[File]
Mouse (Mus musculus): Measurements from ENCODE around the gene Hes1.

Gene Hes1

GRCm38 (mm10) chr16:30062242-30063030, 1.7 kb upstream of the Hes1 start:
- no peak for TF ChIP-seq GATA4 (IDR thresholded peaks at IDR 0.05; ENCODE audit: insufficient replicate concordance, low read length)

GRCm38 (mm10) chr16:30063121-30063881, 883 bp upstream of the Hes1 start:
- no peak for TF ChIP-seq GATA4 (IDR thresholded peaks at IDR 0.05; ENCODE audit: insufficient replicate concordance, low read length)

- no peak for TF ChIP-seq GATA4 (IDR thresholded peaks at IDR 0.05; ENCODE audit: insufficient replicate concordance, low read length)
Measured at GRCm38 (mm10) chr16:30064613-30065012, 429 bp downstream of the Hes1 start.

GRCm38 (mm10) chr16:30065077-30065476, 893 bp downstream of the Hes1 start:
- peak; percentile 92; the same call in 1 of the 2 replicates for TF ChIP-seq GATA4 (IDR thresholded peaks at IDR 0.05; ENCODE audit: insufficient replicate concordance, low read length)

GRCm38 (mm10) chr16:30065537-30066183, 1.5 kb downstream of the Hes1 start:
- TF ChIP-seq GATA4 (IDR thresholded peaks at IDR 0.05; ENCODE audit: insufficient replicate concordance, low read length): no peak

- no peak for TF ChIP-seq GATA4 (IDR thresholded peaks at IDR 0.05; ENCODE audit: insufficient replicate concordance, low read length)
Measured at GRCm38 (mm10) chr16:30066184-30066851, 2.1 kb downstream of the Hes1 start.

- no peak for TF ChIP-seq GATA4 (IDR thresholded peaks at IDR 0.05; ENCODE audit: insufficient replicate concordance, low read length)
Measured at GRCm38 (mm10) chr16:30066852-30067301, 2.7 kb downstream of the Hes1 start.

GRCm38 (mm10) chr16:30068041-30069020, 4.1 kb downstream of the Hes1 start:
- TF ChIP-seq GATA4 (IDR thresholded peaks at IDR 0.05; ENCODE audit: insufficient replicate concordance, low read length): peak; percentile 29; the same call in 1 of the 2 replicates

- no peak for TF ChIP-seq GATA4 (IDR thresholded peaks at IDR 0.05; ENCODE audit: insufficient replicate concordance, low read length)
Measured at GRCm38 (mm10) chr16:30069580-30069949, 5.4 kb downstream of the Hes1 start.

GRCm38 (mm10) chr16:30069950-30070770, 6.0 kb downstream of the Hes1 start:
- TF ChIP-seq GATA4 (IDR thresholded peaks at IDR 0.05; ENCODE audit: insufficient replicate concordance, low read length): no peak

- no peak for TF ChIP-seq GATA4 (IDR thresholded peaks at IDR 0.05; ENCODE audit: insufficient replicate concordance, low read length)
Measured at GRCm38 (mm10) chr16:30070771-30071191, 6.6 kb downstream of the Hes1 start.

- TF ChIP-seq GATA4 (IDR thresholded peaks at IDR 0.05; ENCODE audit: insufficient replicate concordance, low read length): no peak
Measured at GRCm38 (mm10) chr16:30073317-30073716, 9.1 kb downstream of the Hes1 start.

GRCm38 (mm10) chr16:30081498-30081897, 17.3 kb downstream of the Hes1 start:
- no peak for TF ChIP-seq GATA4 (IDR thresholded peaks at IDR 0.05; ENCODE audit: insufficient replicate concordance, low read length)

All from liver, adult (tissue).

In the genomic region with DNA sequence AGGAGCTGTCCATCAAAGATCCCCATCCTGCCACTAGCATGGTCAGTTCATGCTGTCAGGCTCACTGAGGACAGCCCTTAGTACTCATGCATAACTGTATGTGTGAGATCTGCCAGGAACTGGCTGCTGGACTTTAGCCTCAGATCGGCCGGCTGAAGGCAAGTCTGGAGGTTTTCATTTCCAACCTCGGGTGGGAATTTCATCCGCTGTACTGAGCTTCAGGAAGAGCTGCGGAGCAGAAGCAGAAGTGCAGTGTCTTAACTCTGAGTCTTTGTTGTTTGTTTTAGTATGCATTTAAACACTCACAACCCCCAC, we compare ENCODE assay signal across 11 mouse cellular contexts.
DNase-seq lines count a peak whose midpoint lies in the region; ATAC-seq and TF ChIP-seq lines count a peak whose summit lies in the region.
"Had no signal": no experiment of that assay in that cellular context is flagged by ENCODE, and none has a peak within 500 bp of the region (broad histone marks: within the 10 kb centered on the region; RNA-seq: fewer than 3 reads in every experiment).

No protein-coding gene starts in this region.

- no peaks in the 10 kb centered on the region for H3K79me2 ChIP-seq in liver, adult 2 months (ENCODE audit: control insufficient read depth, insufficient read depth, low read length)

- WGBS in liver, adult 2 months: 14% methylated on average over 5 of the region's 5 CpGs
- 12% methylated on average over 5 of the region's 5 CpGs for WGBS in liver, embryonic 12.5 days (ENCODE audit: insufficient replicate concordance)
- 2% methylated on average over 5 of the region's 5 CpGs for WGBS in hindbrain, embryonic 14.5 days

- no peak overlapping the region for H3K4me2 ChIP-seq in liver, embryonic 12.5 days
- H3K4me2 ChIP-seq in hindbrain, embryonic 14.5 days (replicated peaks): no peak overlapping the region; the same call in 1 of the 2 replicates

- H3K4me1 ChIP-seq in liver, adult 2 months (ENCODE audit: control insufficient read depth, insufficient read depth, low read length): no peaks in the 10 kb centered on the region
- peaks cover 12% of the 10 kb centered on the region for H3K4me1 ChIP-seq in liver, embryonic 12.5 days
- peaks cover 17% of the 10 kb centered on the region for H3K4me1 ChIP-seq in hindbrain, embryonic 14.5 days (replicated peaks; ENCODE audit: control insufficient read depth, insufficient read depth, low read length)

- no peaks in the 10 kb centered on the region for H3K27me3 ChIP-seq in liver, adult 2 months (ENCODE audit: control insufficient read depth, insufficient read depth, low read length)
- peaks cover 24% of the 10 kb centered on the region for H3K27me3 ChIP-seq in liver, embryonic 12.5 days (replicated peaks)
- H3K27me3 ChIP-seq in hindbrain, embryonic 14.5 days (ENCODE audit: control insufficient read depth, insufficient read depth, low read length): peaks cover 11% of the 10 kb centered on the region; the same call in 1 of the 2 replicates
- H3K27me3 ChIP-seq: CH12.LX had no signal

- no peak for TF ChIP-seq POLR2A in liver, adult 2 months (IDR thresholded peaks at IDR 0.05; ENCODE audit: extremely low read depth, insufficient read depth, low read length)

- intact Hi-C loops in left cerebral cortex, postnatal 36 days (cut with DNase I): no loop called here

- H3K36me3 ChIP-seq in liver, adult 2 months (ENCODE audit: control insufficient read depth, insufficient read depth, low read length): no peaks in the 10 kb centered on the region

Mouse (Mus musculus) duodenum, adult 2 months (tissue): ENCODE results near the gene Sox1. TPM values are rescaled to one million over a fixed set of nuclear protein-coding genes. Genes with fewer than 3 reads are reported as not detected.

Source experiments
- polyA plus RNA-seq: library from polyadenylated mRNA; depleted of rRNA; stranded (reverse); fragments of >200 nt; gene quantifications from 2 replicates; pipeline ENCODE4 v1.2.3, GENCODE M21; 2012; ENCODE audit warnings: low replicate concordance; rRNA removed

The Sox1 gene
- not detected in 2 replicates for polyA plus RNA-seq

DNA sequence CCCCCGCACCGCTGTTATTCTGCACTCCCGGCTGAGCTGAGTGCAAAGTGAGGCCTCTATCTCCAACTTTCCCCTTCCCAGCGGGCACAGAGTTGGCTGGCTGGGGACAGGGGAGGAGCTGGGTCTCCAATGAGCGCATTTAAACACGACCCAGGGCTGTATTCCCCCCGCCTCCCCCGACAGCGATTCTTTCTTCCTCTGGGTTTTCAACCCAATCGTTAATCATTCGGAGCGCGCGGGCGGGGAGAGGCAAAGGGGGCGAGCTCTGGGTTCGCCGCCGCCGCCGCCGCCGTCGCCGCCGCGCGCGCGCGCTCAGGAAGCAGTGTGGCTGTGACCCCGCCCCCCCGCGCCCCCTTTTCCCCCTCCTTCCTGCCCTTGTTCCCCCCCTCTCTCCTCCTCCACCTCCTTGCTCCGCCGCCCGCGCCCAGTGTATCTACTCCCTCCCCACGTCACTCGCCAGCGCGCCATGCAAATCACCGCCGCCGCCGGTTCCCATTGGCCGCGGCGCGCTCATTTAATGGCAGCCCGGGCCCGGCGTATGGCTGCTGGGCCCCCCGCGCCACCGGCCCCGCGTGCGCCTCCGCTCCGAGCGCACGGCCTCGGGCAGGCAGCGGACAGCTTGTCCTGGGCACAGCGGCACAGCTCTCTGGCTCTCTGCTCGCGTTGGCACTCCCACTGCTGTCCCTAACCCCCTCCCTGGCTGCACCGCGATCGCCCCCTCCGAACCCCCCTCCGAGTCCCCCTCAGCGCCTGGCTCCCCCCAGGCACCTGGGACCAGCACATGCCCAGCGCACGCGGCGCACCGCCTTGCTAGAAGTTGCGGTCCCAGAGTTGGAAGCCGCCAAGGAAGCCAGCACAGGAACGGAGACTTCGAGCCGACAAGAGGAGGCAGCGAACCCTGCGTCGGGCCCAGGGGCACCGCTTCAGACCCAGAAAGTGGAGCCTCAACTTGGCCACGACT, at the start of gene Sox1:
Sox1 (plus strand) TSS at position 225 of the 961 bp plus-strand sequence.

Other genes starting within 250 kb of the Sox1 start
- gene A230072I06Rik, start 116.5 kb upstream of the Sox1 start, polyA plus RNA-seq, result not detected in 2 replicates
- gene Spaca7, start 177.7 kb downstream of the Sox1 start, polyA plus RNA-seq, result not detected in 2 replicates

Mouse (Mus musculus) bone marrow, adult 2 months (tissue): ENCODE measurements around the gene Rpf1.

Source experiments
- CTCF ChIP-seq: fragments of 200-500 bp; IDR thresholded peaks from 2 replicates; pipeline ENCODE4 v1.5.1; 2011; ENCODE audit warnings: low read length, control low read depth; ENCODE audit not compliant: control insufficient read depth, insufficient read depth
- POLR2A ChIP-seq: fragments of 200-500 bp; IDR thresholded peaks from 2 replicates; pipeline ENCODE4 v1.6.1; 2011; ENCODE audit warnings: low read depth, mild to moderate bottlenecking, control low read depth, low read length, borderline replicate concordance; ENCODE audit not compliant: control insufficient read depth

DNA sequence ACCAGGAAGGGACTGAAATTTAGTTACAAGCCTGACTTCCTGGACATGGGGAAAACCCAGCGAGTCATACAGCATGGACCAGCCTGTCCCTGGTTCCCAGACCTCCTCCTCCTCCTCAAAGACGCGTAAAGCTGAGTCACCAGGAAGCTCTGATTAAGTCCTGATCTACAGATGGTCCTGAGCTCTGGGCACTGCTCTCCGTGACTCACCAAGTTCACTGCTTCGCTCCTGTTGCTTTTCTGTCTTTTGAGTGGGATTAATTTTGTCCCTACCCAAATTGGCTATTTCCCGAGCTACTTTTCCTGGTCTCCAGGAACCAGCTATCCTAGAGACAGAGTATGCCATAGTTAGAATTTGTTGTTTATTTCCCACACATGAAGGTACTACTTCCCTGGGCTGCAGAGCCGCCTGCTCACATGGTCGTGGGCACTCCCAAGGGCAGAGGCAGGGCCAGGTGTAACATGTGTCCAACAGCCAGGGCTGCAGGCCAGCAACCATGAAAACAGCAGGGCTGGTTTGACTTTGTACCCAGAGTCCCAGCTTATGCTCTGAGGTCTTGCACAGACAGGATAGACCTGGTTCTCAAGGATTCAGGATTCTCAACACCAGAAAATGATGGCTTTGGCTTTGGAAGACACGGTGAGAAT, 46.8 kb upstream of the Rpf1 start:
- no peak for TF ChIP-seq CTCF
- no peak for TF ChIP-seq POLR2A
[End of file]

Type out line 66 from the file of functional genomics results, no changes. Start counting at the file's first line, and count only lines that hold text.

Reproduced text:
- no peak for TF ChIP-seq POLR2A